Remembering, Choosing, Finding


This week, the world lost an important voice of remembrance. Elie Wiesel, a survivor of the Holocaust and writer who worked to share his experiences and remember those lost, died this past Saturday at age 87. As you remember him—and the events and experiences he helped us all to remember—consider some of the words he shared with us:

Elie Wiesel, Nobel Peace Prize laureate and renowned Holocaust survivor, dies at 87
by By Ronen Shnidman

Acceptance Speech by Elie Wiesel

Nobel Peace Prize winner Elie Wiesel's best quotes on survival, activism and humanity
by Laura Bult
New York Daily News


Image credit: Gérard DuBois

Image credit: Gérard DuBois

Empathy Is Actually a Choice
By Daryl Cameron, Micahel Inzlicht and William A. Cunningham
The New York Times

How much control do we really have over what we feel empathy for? As this article shows, more than you might think. Recently, “the psychologists Karina Schumann, Jamil Zaki and Carol S. Dweck found that when people learned that empathy was a skill that could be improved—as opposed to a fixed personality trait—they engaged in more effort to experience empathy for racial groups other than their own. Empathy for people unlike us can be expanded, it seems, just by modifying our views about empathy.“ Often, people working for justice experience limits to compassion; it can be hard to inspire others to a cause, and it can also be hard to sustain commitment. But maybe those limits aren't as hard to overcome as they can seem. How do these findings relate to your own experiences? Do you agree?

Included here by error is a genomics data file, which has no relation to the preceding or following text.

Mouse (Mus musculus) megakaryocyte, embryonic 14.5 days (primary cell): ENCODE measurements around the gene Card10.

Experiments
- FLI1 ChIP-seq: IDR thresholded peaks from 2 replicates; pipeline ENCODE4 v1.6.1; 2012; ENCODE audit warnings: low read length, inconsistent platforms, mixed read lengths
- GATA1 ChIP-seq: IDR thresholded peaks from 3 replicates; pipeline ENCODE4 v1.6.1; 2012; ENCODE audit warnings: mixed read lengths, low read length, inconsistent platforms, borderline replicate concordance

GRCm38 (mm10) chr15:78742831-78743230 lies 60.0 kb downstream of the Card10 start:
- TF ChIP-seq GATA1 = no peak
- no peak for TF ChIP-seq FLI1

“True Sadness” and Christianity After Religion: Where the Avett Brothers’ Meets Diana Butler Bass:
By Kyle Roberts

Where do you connect with your spirituality? Roberts, an Associate Professor of Public Theology and Church and Economic Life at United Theological Seminary of the Twin Cities, finds deep meaning in many places—including the new Avett Brothers album. But are there places outside the media where we can connect with our spirituality—and also with each other? As a Christian, he questions how his faith tradition might support practices that can happen best in person, such as “community, relationships, accountability, [and] friendships." Do you practice within a particular faith tradition? If so, how does it help you find meaning? How could it help you co-create even more?